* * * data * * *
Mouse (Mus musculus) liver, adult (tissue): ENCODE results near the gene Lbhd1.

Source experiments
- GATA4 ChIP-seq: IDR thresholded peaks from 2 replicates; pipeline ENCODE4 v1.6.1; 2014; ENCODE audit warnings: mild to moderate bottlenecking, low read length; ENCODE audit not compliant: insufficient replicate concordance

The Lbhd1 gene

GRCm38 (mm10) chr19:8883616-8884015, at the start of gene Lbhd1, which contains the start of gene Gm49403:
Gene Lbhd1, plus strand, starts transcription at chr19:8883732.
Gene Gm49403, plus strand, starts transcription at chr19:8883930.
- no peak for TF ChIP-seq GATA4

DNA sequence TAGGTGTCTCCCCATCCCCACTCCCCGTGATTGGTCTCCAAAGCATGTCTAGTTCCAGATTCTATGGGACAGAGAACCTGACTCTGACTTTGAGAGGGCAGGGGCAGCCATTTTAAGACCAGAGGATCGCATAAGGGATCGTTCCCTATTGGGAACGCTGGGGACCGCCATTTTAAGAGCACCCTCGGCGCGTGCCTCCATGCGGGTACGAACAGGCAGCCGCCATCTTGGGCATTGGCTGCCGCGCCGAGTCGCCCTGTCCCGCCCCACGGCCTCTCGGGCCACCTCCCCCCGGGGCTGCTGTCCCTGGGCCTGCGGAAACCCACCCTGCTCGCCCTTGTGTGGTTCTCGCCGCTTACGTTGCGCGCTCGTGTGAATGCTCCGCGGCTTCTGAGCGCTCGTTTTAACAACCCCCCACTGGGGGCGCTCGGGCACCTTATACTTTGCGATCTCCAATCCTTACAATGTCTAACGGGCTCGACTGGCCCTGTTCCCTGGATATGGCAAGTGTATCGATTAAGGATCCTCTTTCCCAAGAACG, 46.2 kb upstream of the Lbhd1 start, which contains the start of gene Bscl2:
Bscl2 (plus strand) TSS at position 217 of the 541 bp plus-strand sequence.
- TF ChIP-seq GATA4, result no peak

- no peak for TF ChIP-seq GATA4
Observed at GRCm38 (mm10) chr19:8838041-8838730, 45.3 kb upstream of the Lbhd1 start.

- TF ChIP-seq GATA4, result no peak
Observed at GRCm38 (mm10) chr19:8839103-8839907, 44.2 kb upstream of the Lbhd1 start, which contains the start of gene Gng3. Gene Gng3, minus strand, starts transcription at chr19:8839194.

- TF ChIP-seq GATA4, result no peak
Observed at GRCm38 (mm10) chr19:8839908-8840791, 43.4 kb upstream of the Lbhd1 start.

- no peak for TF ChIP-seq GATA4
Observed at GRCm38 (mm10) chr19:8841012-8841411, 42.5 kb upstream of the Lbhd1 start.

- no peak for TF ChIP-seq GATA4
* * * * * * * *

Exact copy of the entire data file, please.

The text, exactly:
Mouse (Mus musculus) liver, adult (tissue): ENCODE results near the gene Lbhd1.

Source experiments
- GATA4 ChIP-seq: IDR thresholded peaks from 2 replicates; pipeline ENCODE4 v1.6.1; 2014; ENCODE audit warnings: mild to moderate bottlenecking, low read length; ENCODE audit not compliant: insufficient replicate concordance

The Lbhd1 gene

GRCm38 (mm10) chr19:8883616-8884015, at the start of gene Lbhd1, which contains the start of gene Gm49403:
Gene Lbhd1, plus strand, starts transcription at chr19:8883732.
Gene Gm49403, plus strand, starts transcription at chr19:8883930.
- no peak for TF ChIP-seq GATA4

DNA sequence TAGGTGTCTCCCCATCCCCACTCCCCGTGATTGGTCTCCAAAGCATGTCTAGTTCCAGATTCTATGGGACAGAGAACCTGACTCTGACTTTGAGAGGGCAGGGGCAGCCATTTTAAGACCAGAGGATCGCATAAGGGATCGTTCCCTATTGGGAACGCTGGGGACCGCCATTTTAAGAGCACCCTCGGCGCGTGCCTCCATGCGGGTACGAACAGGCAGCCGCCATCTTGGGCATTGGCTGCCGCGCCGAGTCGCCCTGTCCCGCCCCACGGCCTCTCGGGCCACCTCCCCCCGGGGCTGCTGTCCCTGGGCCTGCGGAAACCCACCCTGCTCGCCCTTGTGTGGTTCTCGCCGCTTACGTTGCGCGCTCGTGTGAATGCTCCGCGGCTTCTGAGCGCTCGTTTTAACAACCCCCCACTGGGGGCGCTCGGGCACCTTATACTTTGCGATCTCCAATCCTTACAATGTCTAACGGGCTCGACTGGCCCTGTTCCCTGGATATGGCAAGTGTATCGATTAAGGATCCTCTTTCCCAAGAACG, 46.2 kb upstream of the Lbhd1 start, which contains the start of gene Bscl2:
Bscl2 (plus strand) TSS at position 217 of the 541 bp plus-strand sequence.
- TF ChIP-seq GATA4, result no peak

- no peak for TF ChIP-seq GATA4
Observed at GRCm38 (mm10) chr19:8838041-8838730, 45.3 kb upstream of the Lbhd1 start.

- TF ChIP-seq GATA4, result no peak
Observed at GRCm38 (mm10) chr19:8839103-8839907, 44.2 kb upstream of the Lbhd1 start, which contains the start of gene Gng3. Gene Gng3, minus strand, starts transcription at chr19:8839194.

- TF ChIP-seq GATA4, result no peak
Observed at GRCm38 (mm10) chr19:8839908-8840791, 43.4 kb upstream of the Lbhd1 start.

- no peak for TF ChIP-seq GATA4
Observed at GRCm38 (mm10) chr19:8841012-8841411, 42.5 kb upstream of the Lbhd1 start.

- no peak for TF ChIP-seq GATA4